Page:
“The work is the most important thing,” said John Yau, curator of “The Unseen Professors,” a deeply researched group exhibition at Tina Kim Gallery. “There’s a false notion in the art world that the best rises to the top.” Centering the work of three under-appreciated artists, Leo Amino, Minoru Niizuma and John Pai, each room in this large exhibition centers one of the three artists, each formally unrelated except for their Asian heritages and their legacies teaching across New York City institutions including Pratt Institute, the Cooper Union and Columbia University, during which they overlapped for more than a decade in the 1960s and ’70s.
Born in the then-Japanese territory of Taiwan in 1911, Leo Amino attended college in the US before teaching at Black Mountain College under Josef Albers, a German artist who fled from the Nazis. “[Albers] liked these artists,” Yau said, “and respected them, and he hired them based purely on the work, which would not happen today.” Afterward, Amino taught at the Cooper Union, where he instructed a generation of artists, including the late Jack Whitten. During World War II, Amino worked as a translator for the US Navy; after the war, he pioneered the previously classified usage of polyester resin in art. Clear and yellowed resin enshroud spikes of bright color which disappear when one rounds the corner, sheltering opaque elements like translucent flesh over bones.
Born in 1930 in Tokyo, Niizuma taught at the Brooklyn Museum Art School and then at Columbia University. Niizuma revelled in the properties of material itself: Unknown (c. 1986) is wrought from a thick slab of veined grey and white marble, reminiscent of a hunk of blue cheese, with yellow oxidized tops undulating into surprising holes like marrow, set upon a base of rough hand-hewn wood. Ragged marks on the bases and orifices stand in stark juxtaposition to the artist’s evident skill in crafting smooth surfaces elsewhere: Castle of the Eye III (c. 1985) is inset with nested layers of squares. “He sold work, got into museums. But I don’t think he focused that hard on it,” Yau said. Niizuma was an artist, but he was also a teacher: “He organized symposiums about stone carving, which is not highly consumed in America,” and found greater appreciation in Portugal.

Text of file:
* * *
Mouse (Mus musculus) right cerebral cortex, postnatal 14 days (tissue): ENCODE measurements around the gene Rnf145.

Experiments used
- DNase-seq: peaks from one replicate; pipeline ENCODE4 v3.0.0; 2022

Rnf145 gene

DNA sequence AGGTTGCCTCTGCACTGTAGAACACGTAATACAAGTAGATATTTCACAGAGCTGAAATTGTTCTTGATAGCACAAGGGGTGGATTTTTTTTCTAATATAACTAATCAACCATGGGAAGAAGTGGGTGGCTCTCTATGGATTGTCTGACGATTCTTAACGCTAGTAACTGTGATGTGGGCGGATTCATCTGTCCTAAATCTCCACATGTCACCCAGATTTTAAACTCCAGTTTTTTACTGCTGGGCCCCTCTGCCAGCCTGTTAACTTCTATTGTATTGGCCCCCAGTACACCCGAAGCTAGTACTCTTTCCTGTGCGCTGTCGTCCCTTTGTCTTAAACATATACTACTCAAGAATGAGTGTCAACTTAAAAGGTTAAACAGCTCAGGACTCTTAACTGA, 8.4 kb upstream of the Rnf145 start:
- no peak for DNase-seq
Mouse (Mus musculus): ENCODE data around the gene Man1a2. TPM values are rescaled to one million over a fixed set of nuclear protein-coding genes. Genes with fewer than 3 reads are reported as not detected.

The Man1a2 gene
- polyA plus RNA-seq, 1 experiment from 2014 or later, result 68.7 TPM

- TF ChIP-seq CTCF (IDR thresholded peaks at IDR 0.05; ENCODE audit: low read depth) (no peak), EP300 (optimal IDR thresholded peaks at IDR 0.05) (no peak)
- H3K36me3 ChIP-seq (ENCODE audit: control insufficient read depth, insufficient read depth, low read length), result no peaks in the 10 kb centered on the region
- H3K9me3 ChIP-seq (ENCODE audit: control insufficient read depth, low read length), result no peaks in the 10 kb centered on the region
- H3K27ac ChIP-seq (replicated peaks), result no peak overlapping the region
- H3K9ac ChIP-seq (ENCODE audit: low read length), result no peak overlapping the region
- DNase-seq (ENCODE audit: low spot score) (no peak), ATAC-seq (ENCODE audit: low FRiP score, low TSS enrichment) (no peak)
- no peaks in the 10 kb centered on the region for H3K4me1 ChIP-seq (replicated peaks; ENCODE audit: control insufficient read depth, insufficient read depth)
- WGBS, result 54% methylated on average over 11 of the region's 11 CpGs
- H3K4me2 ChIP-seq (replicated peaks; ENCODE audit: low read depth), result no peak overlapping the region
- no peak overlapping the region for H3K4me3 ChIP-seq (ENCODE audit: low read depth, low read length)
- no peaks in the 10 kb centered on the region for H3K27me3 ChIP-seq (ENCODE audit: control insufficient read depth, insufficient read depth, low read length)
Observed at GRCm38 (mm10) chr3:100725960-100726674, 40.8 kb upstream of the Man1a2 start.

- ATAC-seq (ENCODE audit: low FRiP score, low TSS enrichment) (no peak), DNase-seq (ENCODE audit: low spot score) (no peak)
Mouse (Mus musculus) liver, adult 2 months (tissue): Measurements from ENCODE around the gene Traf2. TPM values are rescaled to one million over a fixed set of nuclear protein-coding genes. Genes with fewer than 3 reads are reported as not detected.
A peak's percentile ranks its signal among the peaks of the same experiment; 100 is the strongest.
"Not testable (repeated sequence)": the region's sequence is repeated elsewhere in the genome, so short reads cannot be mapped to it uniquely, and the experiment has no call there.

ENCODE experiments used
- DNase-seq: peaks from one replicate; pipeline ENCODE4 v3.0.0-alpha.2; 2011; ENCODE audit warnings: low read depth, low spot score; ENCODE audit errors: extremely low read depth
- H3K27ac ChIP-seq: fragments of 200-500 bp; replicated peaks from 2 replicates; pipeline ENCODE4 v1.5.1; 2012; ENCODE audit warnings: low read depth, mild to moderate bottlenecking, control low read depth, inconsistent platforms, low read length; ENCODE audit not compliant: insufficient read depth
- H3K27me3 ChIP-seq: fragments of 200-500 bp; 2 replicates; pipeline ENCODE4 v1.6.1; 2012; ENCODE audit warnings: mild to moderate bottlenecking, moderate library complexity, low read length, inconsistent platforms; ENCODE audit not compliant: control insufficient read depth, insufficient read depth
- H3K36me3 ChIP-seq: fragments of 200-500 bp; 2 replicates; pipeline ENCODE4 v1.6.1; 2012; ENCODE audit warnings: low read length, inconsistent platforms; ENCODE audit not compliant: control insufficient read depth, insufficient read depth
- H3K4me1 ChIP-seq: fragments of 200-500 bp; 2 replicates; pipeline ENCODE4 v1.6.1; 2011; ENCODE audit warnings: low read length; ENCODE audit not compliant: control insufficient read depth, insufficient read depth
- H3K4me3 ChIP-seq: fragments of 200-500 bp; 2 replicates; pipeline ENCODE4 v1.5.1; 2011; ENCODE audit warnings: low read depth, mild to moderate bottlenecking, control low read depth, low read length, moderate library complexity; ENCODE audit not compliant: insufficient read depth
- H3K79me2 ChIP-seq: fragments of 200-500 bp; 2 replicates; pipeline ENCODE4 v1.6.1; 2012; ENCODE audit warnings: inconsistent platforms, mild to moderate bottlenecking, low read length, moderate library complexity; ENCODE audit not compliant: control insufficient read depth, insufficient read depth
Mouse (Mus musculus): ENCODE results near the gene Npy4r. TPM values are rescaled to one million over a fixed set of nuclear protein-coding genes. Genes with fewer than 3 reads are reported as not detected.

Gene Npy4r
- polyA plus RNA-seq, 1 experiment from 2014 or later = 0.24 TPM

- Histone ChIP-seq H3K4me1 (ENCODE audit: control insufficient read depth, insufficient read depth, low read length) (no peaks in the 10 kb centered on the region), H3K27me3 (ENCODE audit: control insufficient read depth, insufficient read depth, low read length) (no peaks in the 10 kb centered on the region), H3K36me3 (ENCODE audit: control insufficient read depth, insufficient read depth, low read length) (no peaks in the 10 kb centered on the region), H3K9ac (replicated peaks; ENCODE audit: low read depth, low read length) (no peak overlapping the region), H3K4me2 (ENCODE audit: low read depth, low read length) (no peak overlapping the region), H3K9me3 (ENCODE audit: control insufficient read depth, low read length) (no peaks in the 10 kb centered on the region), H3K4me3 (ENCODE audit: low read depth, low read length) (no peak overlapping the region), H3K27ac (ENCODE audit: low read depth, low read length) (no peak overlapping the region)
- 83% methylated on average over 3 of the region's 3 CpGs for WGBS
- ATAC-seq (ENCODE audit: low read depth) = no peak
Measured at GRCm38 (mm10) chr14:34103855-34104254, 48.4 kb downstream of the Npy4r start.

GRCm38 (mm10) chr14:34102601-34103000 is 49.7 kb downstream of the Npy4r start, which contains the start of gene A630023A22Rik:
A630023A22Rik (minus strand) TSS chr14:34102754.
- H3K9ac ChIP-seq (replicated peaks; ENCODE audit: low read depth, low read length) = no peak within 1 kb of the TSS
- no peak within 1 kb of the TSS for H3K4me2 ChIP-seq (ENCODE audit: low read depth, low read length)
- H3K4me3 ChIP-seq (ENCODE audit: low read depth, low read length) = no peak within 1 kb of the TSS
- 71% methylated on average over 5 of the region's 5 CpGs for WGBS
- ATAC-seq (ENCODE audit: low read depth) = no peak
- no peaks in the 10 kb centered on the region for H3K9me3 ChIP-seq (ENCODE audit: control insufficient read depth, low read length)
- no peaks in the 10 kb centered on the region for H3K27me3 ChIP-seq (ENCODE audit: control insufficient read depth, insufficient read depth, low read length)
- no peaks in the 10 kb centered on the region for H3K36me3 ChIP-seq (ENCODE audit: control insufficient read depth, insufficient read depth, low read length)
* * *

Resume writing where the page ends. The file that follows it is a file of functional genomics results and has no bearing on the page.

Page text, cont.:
As for Pai, Yau said: “John said this great thing: ‘I think of steel as liquid.’” The only living artist in Yau’s exhibition, Pai was the youngest ever professor at Pratt University before going on to become the Undergraduate Chair of the Sculpture Department. In 1972, he departed to pursue his own work. Pai’s geodesic wire sculptures can serve as their own frames, enclosing and suspending their own forms. And the dazzling Involution (1974), an apple-like sculpture, bends in one continuous, three-layered shape, ending with a pit-like center. Fittingly, these artist-teachers have been brought to full attention in this exhibition by yet another unseen professor: John Yau, poet, critic, professor and curator of the exhibition. The webs of influence wind much further than the works on view. —Lisa Yin Zhang